Winning market cred

Realising this early, FURA Gems has been working on bringing its mines and products into compliance with the standards of the Responsible Jewellery Council, based in London. Shetty expects this to be achieved by the end of 2022

“The market in coloured gemstones, he points out, still operates without much product credibility. Certification and guarantee-of-origin are still rare,” he informs. This doesn’t go down well with millennial buyers, who expect any gem they buy to be clean, honestly procured and to have caused no harm. 

“Our standpoint and core responsibility stem from this fact,” says Shetty. “We want to ensure complete chain of custody. Our mine-of-origin certification is designed to be worthy of consumer trust. We know that retail chains would prefer to source reliable, conflict-free colour gemstones from FURA.” he says, adding that trade transparency will be the biggest game-changer for the industry.

Creating the consumer

His company recently unveiled the FURA Marketing Council (FMC), the first time that one platform has worked to promote colour gemstone–led fashion. Through the FMC, in 2021 alone, FURA Gems will apply a $2 million marketing budget to the task of shaping a unified growth plan for rubies, emeralds and sapphires, from rough to retail.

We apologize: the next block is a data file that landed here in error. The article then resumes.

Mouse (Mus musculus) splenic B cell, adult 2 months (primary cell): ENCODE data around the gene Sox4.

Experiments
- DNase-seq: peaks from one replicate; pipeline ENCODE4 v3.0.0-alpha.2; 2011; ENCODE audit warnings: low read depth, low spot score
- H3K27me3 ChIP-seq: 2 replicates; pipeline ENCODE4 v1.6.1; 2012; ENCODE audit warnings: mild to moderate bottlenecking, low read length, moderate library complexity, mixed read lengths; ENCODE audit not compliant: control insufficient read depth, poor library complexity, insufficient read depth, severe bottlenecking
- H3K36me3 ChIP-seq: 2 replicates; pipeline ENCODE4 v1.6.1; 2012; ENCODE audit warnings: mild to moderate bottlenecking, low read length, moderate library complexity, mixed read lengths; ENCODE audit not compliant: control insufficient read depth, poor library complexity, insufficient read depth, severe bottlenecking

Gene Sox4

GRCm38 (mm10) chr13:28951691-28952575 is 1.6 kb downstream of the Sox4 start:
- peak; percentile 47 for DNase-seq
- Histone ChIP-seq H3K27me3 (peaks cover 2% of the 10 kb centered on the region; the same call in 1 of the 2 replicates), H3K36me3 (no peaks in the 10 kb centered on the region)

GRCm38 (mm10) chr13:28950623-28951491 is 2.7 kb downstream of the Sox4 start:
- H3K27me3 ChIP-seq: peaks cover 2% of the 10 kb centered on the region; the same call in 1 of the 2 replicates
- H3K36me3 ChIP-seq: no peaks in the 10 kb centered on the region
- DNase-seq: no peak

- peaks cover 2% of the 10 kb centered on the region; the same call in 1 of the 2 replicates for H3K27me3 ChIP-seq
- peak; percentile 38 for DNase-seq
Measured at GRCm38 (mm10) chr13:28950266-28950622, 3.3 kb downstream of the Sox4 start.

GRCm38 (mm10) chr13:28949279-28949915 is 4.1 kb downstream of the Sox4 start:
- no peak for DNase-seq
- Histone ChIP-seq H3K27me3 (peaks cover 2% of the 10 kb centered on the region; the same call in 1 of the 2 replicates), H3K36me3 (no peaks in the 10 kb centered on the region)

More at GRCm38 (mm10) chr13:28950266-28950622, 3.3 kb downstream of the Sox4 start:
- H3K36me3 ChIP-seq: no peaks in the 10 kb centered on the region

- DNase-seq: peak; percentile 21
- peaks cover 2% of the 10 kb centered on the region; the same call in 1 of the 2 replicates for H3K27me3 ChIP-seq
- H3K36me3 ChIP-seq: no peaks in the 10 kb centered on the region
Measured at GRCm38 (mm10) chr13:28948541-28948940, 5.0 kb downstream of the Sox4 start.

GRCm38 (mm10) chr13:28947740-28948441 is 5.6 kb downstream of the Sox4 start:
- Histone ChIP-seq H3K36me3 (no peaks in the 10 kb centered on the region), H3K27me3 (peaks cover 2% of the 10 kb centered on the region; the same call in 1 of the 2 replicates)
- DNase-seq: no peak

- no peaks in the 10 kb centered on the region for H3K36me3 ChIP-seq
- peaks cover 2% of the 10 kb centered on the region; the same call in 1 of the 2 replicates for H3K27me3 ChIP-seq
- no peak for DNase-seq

“Our biggest challenge is that the retail and consumer awareness of and knowledge about colour gemstones is still very low,” says Shetty. The aim is to boost knowledge of the category and its aspirational value. “The momentum of change that the FMC sets off will ripple down to the end-consumer, and increase the market share of colour gemstone jewellery.”

Together is ahead

Though its approach is global and industry-wide, FURA Gems is well aware that small and unorganised players will continue to play a role in the sector. “More than ever, the colour gemstone industry needs to be seen as a clean trade,” he says. After all, Shetty points out, getting colour gemstones to grow to a $6 billion market in a decade is only possible if more players organise themselves, and new players join in.

Mining the “big three” in colour gemstones is a challenge — one that FURA is winning every day, with its clear process, cutting-edge technology, dedicated team and overarching vision.  Put together, Shetty says, “Our provenance guarantee, robust supply and novel grading mechanism will ensure better price realization for gemstones at every level of transaction along the pipeline.”

“Colour gemstones command a huge margin for retailers and manufacturers,” Shetty says, “but no industry leader has worked on promoting this category as a whole,” until now. Shetty wants his company to be the driving force in an industry that, so far, has lacked a unifying vision. The changes already are transformative. Expect gem lovers, too, to sit up and take note of this new opportunity for multi-hued joy.